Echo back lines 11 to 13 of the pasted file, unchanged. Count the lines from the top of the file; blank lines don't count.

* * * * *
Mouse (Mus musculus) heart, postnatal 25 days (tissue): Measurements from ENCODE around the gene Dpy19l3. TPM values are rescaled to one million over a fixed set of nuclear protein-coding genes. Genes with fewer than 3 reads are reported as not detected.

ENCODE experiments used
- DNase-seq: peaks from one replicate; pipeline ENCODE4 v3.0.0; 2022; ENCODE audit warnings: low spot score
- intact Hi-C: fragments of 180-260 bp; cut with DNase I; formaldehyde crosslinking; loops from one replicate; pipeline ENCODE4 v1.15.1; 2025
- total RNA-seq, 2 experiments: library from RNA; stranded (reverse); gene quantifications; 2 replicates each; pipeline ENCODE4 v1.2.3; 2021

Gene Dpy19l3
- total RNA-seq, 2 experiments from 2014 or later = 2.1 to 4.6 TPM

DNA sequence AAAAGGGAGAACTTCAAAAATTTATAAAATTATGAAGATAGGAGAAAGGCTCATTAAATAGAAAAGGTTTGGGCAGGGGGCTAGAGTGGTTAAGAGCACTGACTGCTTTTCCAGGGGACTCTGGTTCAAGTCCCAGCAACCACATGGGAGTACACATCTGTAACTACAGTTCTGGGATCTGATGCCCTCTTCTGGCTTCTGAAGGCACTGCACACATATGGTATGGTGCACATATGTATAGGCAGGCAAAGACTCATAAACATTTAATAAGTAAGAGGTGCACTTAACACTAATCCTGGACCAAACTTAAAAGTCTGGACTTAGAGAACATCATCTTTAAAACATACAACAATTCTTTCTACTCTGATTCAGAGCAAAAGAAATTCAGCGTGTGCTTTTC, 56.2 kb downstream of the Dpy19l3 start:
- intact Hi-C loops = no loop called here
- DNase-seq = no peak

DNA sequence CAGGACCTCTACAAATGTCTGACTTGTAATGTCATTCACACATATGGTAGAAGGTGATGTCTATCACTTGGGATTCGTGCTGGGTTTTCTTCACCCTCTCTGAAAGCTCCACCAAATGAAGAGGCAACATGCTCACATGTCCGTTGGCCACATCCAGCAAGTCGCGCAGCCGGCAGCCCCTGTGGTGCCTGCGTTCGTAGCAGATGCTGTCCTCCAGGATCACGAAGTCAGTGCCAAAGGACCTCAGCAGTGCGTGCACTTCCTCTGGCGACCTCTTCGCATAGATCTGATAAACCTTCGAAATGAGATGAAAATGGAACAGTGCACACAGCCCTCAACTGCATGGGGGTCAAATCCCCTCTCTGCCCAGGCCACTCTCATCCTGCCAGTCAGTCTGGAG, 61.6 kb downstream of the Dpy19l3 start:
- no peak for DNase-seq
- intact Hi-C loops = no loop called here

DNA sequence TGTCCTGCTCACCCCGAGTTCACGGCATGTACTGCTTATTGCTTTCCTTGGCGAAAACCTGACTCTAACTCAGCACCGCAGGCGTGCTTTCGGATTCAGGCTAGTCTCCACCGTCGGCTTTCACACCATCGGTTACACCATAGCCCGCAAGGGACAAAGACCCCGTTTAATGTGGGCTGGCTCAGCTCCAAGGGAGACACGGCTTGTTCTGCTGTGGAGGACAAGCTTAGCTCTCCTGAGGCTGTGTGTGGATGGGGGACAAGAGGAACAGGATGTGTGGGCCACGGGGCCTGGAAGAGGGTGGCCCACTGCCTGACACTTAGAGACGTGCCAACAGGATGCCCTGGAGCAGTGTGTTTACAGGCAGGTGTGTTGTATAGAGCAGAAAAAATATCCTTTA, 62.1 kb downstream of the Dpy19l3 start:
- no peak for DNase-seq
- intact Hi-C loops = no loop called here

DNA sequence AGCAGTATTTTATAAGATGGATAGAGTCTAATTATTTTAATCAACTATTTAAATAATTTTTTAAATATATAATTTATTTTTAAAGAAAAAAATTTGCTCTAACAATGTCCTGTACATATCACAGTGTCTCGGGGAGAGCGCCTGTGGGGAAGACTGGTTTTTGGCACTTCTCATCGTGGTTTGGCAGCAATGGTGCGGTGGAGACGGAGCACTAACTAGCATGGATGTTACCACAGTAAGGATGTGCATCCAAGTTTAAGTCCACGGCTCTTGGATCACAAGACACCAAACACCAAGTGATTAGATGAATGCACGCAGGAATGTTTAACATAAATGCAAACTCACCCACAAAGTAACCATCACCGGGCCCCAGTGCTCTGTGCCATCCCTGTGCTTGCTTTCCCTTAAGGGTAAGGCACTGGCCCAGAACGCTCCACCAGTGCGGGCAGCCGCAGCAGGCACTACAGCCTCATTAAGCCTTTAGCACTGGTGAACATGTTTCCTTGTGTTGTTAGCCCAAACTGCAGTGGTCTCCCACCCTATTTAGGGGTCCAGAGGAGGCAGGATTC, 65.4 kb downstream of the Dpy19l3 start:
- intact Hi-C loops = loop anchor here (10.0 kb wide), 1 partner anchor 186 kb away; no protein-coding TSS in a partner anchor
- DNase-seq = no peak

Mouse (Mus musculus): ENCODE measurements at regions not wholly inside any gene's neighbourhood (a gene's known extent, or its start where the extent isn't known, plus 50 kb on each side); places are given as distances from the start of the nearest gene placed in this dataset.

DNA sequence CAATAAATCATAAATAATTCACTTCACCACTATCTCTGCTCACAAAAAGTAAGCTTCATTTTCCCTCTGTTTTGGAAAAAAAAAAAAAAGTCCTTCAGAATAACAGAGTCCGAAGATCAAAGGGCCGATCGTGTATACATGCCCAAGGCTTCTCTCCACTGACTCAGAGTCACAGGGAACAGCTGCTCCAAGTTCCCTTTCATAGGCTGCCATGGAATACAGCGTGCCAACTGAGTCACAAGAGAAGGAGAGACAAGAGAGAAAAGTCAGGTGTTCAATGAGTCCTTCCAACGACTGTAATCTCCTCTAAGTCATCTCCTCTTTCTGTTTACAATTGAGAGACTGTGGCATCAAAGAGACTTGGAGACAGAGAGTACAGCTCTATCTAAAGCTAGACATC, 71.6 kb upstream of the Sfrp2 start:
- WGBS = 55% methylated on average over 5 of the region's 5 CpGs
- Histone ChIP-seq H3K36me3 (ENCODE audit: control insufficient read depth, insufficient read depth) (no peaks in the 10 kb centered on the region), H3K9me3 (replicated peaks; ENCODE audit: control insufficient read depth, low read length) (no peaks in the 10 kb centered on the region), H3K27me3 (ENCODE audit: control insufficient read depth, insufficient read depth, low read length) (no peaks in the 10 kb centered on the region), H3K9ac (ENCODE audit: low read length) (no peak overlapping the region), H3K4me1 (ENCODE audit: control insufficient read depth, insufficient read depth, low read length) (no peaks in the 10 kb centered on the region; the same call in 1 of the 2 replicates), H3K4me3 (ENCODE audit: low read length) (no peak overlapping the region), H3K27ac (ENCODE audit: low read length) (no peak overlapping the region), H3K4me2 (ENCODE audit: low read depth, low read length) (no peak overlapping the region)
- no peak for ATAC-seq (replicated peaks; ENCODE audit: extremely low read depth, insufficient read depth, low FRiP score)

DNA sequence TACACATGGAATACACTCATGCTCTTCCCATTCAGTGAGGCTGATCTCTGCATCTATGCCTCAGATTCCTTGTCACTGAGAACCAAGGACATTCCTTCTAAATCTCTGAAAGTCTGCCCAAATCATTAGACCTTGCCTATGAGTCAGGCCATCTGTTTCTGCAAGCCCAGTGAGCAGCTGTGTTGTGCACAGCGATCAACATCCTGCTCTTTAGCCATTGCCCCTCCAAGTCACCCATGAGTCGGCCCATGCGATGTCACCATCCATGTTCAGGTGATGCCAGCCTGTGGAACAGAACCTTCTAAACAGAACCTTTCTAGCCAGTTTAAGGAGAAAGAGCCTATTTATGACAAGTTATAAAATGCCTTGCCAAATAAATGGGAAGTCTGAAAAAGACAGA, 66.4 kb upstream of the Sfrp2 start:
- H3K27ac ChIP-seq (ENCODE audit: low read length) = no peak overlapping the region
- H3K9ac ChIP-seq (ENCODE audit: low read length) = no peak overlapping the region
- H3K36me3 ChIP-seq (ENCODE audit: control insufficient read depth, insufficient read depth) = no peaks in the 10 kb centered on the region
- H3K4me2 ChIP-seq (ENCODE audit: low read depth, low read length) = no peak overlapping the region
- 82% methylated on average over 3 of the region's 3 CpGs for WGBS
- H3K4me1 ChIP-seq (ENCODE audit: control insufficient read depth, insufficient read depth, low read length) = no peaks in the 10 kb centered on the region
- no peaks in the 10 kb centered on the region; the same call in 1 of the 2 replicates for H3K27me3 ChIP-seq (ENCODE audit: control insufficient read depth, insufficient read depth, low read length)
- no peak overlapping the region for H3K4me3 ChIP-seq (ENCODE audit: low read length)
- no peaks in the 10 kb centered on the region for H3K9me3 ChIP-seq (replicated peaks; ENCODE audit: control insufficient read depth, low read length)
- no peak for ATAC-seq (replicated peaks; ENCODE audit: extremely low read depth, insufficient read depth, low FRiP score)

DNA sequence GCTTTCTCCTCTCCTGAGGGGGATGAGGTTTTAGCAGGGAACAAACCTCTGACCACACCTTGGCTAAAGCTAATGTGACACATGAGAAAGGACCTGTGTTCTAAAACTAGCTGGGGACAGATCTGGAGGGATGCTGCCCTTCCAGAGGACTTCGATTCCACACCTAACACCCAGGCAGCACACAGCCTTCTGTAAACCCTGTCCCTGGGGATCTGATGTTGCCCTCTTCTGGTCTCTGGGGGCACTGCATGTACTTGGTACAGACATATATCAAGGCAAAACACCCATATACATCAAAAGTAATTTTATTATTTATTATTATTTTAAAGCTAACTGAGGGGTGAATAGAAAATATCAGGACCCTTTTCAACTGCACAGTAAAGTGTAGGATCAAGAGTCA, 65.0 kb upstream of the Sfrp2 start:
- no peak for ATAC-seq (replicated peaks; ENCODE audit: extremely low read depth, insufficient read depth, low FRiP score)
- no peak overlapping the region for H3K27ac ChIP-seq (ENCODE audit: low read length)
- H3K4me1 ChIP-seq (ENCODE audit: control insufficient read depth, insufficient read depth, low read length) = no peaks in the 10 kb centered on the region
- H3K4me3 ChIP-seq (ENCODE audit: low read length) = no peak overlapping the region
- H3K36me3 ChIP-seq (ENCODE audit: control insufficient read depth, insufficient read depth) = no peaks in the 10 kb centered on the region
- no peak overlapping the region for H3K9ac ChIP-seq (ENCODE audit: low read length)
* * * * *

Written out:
DNA sequence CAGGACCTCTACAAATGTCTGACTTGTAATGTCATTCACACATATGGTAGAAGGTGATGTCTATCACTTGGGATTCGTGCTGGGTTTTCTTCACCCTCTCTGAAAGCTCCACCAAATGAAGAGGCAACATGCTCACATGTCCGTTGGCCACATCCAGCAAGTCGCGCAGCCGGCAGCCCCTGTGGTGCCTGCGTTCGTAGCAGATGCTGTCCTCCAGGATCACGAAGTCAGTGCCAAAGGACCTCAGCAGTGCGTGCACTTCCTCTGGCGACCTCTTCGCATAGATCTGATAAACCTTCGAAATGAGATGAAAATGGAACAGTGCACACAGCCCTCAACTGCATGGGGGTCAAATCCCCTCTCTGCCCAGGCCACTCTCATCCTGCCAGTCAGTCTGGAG, 61.6 kb downstream of the Dpy19l3 start:
- no peak for DNase-seq
- intact Hi-C loops = no loop called here